Monday, February 22, 2010

Clean room testing and containment laboratories

I have been working in containment consultancy for few years and I still can't stop amazed by the confusion in the market between clean room and containment laboratories. Plenty times I have come across news and laboratories which are tested by clean room standards. Many times, the firms doing work in containment laboratories have been certified for clean room work, get the work in the laboratories for having such certification and well, deal with the laboratories as if they are clean room.

As a start, clean room is to keep things from going in, although generally there are some that also keep things going out. However, the first and foremost key issue is to keep things from going in. On the other hand, containment laboratories (BSL3/4) are intended to keep things from going out. Although there are some BSL3 that also provide means to keep their facilities clean either with the intention to improve work quality or simply to improve indoor air quality (arguably unnecessarily at times). Hence, the key principles between clean room and containment laboratories are rather different (or opposite, if you like). Therefore, one has to be careful in choosing contractors to ensure that safety and not quality is the focus of the work in containment laboratories.

Unfortunately, clean room is heavily regulated with plenty of standards while containment labroatories are something new without many technical standards guiding it. For a start, the website of NEBB, a popular accreditation body that provide certification to firms doing work in clean room, does not list Biosafety Cabinet (BSC) in their testing list. BSC is in fact, arguably the most important equipment in a containment laboratory, providing protection to the personnel, product and environment. I have seen places where only the HEPA in the BSC and the BSC is called as "certified" although popular BSC standards such as NSF 49, JIS K 3800 or EN 12469 call for other tests such as downflow and face velocity, smoke test, etc. for the cabinet, both in factory and on site! There is also a separate BSC certification scheme organized by NSF which an owner of BSC has to take note of. Therefore, BSC is not simply the HEPA filters installed. The airflow performance has to be tested as well. This is a second issue which many firms dealing with clean room are not familiar with.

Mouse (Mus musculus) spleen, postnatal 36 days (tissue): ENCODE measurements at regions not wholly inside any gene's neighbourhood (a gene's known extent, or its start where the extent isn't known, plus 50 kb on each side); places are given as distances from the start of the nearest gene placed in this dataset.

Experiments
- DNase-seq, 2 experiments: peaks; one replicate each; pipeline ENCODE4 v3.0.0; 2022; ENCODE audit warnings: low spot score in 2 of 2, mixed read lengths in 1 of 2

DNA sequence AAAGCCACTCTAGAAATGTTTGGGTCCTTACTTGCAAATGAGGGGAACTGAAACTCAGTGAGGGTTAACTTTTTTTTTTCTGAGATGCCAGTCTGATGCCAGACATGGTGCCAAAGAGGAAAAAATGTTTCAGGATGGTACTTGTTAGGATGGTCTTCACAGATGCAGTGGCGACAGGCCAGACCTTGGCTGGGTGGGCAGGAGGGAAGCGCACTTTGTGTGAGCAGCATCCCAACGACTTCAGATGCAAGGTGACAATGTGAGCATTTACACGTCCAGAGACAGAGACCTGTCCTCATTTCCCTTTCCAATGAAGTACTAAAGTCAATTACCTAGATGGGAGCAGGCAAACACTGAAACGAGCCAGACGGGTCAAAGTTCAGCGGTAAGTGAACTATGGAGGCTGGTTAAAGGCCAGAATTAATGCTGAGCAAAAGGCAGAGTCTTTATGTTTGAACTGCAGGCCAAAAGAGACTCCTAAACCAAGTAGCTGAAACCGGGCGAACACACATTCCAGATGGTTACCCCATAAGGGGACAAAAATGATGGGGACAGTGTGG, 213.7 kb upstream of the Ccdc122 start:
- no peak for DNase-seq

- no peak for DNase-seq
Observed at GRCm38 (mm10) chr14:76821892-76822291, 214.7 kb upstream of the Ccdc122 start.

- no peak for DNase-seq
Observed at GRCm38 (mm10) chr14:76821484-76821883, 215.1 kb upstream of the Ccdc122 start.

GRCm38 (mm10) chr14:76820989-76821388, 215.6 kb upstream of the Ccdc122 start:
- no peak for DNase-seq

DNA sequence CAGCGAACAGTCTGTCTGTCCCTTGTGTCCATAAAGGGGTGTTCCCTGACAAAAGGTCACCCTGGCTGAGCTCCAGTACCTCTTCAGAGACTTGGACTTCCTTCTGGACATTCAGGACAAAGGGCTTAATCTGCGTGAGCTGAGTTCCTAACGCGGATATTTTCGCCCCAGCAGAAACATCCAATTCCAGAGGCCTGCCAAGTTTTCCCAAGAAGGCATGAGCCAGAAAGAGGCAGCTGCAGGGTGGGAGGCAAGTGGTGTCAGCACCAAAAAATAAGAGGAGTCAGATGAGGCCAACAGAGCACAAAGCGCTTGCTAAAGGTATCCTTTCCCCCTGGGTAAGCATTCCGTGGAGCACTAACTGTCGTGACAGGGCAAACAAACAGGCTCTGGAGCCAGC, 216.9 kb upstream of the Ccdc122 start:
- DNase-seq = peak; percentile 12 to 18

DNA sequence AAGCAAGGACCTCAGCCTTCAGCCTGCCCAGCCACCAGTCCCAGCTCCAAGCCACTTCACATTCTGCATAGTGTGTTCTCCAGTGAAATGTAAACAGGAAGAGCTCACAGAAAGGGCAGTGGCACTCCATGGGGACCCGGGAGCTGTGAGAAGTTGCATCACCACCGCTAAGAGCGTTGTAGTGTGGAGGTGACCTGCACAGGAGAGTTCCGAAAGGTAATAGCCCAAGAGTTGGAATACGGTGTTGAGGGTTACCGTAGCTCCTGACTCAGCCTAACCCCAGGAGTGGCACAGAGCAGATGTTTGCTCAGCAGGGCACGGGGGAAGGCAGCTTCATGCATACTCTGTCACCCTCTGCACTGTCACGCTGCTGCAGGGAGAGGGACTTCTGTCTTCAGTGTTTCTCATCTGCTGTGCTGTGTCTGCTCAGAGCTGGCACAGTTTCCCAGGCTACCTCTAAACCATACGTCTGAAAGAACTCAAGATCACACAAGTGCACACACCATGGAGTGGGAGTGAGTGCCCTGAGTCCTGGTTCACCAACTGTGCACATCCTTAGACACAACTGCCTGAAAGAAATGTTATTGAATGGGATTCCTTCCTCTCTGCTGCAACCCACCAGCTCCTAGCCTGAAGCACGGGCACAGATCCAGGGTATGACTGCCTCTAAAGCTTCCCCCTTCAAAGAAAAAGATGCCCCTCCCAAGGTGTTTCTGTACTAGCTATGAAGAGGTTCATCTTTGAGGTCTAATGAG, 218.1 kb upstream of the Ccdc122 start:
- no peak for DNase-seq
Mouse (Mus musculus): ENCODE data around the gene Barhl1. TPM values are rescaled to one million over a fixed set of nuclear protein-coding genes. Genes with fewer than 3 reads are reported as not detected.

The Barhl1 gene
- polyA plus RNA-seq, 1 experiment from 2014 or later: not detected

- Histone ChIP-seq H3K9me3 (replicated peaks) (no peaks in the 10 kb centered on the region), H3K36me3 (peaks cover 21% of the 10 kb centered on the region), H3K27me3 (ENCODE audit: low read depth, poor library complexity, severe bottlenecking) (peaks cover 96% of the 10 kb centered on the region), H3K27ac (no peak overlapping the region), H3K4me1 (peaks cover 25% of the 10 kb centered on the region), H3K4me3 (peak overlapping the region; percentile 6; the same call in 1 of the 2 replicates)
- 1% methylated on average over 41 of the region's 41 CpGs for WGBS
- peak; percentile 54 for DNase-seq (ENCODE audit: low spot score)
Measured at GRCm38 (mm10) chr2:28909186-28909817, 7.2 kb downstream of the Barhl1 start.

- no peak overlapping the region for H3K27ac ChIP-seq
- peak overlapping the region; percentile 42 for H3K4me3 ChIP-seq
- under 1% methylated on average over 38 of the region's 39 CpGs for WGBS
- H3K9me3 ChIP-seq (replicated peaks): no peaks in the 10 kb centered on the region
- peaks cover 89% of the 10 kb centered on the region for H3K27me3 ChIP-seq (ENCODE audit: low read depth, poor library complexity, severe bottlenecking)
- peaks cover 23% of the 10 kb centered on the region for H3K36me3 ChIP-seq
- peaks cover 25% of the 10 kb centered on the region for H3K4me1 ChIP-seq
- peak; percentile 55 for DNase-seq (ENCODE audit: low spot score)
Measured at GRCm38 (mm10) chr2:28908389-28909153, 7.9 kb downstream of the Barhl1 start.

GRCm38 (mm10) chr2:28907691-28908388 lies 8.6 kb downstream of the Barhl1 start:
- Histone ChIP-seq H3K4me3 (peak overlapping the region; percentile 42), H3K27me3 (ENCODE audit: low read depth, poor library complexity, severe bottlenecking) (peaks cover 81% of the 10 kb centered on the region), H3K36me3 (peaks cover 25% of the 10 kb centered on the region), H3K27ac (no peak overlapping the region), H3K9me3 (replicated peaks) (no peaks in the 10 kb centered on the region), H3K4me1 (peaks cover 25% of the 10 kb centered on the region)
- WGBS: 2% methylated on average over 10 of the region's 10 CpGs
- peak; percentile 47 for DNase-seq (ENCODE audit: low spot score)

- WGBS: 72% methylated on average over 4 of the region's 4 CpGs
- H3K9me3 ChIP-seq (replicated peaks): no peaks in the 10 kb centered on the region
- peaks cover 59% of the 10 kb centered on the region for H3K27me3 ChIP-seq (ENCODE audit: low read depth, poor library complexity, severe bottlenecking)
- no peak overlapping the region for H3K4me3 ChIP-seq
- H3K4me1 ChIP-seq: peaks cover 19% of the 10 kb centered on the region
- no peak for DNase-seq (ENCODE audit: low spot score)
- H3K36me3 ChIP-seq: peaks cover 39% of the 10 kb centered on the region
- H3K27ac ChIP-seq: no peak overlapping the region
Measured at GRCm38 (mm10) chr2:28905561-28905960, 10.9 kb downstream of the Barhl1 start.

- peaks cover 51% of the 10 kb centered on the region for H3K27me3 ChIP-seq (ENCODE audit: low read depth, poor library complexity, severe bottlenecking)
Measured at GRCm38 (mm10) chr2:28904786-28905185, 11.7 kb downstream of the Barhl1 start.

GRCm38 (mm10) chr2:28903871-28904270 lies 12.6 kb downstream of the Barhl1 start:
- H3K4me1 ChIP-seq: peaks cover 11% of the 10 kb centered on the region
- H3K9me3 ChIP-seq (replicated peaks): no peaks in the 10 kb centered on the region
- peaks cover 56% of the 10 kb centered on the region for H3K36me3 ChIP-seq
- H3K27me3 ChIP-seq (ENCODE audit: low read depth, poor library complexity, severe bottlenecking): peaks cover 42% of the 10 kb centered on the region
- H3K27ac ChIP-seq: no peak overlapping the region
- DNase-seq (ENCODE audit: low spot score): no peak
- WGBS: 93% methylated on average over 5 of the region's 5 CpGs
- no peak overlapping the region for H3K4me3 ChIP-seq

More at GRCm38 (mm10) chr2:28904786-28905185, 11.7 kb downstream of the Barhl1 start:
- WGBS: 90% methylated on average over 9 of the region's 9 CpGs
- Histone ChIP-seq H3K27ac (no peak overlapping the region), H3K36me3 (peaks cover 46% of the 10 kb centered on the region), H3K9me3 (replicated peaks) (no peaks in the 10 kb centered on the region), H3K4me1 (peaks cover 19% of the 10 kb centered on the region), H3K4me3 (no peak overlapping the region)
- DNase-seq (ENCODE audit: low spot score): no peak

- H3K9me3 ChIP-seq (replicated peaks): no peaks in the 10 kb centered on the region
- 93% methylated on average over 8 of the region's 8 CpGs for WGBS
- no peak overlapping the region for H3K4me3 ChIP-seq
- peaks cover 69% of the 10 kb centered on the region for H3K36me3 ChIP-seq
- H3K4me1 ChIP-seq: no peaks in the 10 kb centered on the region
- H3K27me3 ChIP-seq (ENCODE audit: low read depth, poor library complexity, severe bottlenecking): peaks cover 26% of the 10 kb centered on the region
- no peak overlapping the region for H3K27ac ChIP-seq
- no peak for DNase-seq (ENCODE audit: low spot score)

The third issue is with the HEPA certification. Clean room has plenty requirements for HEPA and such facility puts a lot of scrutiny to the HEPA, which is good and similar to containment laboratories. However, sometimes, some clean room requirement would allow particle testing using atmospheric air. Owners of a containment laboratory should take note that such testing is not something acceptable for a containment laboratory! Acceptable HEPA leak testing in containment laboratories include DOP / PAO testing, scan tested or by overall penetration. Owner has to be clear as well that the testing is to establish a leak level and appropriate testing standards and methodologies acceptable to containment laboratories have to be specified by the testing firm. Unfortunately, technical standards for HEPA in containment laboratories do not exist. Many biosafety guidelines would refer to acceptable leak level but now how they are to be tested. Canadian guidelines goes one step further and require adherence to IEST standard which is essentially a clean room standard. However, the guideline is clear about the type of testing required and I can vouch that atmospheric testing is not something commonly accepted for containment laboratories.

Last difference is on the sampling of indoor air. Sampling of bacteria in the air is not something commonly practiced in containment laboratories. Gaseous decontamination of containment laboratories also uses biological indicator to validate. The biological indicators are mostly in the form of spore strip or other proprietary products. However, clean room at times uses bacterial sampler. Again, this is a different practice.

In conclusion, clean room testing standard is not directly applicable to containment laboratories and owners of a laboratory should question which standard they would want to comply with. Some testing commonly accepted in a clean room facility may not be acceptable in a containment laboratory setting.